Top 20 Books of 2014: 20-16
Around this time of the year, John Schumacher and I get all reflective. While it would be cool if we shined brightly when you pointed a flashlight at us, I don’t mean that kind of reflective. I mean we looked back on the year in children’s literature. We reflected with a purpose: over the next four days, John and I will count down our favorite books of 2014. We love them all. Be sure to head over to Watch. Connect. Read. for additional resources for each book.
20. Little Elliot, Big City by Michael Curato [Henry Holt (Macmillan) | Grades PreK-2]
It is not a secret that I have a soft spot for mice and elephants in children’s literature. I cannot get enough of them. I want to wander around Central Park with Stuart, discuss books with Despereaux, and ask Ruby what she loves most about Ivan. When I discovered that Little Elliot, Big City featured an elephant and a mouse, it was love at first sight.
Elliot is a gentle polka-dotted elephant who often feels invisible, and Mouse desperately needs a friend to give her a little boost. This unlikely pair form a friendship that will make you feel all warm and fuzzy inside. They show how a random act of kindness can make a big difference in someone’s life. Add it to your folders labeled: “A Great Read-Aloud” and “A Perfect Friendship Story for All Ages.”
19. Once Upon an Alphabet by Oliver Jeffers [Philomel (Penguin) | Grades K-3]
For all the times you hear that making books is hard work (and I believe all of it, by the way), you almost forget that sometimes it might be a hell of a good time as well. I don’t know for a fact that Oliver Jeffers had a good time making this wildly creative ABC book in which every letter gets a short story (ask him for me, will you?), but it certainly seems like it. Rare is the book that changes your notion of what a book can be. Through a revolutionary format and excellent storytelling, this one does it.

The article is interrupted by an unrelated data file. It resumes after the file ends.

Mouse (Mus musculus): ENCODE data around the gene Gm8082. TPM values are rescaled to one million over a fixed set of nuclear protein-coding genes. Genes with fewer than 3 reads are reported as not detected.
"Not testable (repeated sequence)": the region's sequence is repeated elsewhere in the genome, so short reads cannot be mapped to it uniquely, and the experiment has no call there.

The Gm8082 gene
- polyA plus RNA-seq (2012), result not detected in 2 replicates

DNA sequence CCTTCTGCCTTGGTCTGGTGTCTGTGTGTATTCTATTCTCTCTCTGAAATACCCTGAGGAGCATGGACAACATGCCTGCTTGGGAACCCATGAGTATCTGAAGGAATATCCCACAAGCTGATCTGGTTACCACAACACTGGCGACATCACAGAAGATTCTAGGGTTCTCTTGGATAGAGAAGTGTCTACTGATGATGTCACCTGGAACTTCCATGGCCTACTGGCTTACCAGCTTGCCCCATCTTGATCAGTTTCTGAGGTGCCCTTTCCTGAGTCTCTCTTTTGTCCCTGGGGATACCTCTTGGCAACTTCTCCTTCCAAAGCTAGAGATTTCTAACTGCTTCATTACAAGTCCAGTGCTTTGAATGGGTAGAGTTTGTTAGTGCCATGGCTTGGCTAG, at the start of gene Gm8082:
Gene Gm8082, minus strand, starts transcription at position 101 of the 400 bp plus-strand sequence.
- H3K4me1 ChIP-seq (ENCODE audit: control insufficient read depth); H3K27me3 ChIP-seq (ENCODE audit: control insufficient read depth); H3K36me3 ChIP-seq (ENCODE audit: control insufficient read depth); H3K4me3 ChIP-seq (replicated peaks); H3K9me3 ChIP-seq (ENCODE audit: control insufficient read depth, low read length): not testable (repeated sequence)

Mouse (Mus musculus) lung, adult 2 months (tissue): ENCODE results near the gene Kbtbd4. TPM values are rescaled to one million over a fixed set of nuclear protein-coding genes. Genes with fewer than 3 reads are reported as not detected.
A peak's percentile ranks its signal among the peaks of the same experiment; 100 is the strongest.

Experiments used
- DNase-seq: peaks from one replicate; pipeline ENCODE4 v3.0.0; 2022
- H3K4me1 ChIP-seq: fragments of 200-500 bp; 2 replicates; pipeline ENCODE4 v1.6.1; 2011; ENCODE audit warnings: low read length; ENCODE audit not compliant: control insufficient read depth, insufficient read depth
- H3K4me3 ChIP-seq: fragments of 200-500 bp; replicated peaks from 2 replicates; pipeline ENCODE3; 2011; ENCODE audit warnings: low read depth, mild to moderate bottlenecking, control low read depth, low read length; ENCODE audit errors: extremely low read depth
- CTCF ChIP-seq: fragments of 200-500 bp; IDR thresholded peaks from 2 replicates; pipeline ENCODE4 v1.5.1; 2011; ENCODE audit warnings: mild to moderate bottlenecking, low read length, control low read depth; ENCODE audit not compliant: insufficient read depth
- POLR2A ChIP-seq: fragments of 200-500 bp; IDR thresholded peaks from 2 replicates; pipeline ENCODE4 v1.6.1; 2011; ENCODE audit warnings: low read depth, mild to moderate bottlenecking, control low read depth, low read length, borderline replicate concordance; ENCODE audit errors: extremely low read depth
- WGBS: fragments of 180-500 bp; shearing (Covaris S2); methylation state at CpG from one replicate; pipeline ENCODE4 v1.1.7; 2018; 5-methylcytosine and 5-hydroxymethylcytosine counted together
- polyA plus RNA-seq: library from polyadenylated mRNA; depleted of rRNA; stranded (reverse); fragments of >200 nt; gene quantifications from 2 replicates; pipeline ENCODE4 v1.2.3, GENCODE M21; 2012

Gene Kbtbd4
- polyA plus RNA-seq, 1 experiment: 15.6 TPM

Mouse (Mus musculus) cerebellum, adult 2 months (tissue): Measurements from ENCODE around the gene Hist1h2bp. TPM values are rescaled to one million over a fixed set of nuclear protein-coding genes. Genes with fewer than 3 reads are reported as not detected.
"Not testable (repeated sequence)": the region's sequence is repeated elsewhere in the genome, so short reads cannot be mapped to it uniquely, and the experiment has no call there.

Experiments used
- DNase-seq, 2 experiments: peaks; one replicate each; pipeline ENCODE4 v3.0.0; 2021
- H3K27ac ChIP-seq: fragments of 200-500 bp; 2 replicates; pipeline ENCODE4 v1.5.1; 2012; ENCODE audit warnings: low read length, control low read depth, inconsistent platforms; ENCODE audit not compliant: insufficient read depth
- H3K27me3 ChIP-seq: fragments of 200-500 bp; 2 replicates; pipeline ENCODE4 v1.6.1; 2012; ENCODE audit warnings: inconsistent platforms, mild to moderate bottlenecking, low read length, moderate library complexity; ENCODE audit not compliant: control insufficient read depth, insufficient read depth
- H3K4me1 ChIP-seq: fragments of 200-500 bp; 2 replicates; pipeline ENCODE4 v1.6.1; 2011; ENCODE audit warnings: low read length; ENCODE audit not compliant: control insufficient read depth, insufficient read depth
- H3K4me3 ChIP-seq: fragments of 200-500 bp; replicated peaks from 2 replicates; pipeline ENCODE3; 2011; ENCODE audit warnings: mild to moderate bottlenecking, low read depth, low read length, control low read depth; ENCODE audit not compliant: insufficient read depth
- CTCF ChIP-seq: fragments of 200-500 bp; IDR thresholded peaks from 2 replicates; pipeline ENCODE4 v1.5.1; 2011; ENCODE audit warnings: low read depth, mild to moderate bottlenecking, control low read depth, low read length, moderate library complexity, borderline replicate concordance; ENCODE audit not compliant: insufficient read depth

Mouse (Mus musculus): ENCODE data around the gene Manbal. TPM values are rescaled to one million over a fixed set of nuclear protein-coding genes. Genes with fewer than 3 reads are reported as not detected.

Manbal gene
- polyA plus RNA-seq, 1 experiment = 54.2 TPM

18. Neighborhood Sharks by Katherine Roy [Roaring Brook Press (Macmillan) | Grades 3-5]
Shark books are like Jon Hamm when he played Liz Lemon’s incredibly-handsome-yet-slow-witted boyfriend on the show 30 Rock. Yeah, you’re doing well, but you’re starting with an advantage, dude. Shark books begin from the enviably popular place of “This book has an awesome shark on the cover!” Given that, do the insides matter all that much? Neighborhood Sharks by Katherine Roy shows that (of course) it does – full of in-depth, up-to-date, and often revealing information about the great whites that reside a mere 30 miles from the Golden Gate Bridge. All that and an awesome shark on the cover? It’s just not fair.
17. The Right Word by Jen Bryant; illustrated by Melissa Sweet [Eerdmans | Grades 1-4]
Institutions often begin with obsession. Someone has to be behind the scenes working like a maniac to get a big new idea off the ground, right? Because of the tireless list-making of Peter Mark Roget (creator of the Thesaurus) I can call him smart, but also perspicacious. This beautifully illustrated story of Roget’s life is a great example of how an unusual interest can lead to something much more.
16. Tales of Bunjitsu Bunny by John Himmelman [Henry Holt (Macmillan) | Grades 1-4]
If you only read one book on zen philosophy for kids in 2014, it should be this one. Sure Isabel is skilled at martial arts, but more than that, she’s smart. In each of the 13 short chapters Isabel overcomes obstacles by outwitting her opponent. It’s a book that will entertain readers, but also make them think. Is there a better combination?
About Travis Jonker
Travis Jonker is an elementary school librarian in Michigan. He writes reviews (and the occasional article or two) for School Library Journal and is a member of the 2014 Caldecott committee. You can email Travis at firstname.lastname@example.org, or follow him on Twitter: @100scopenotes.
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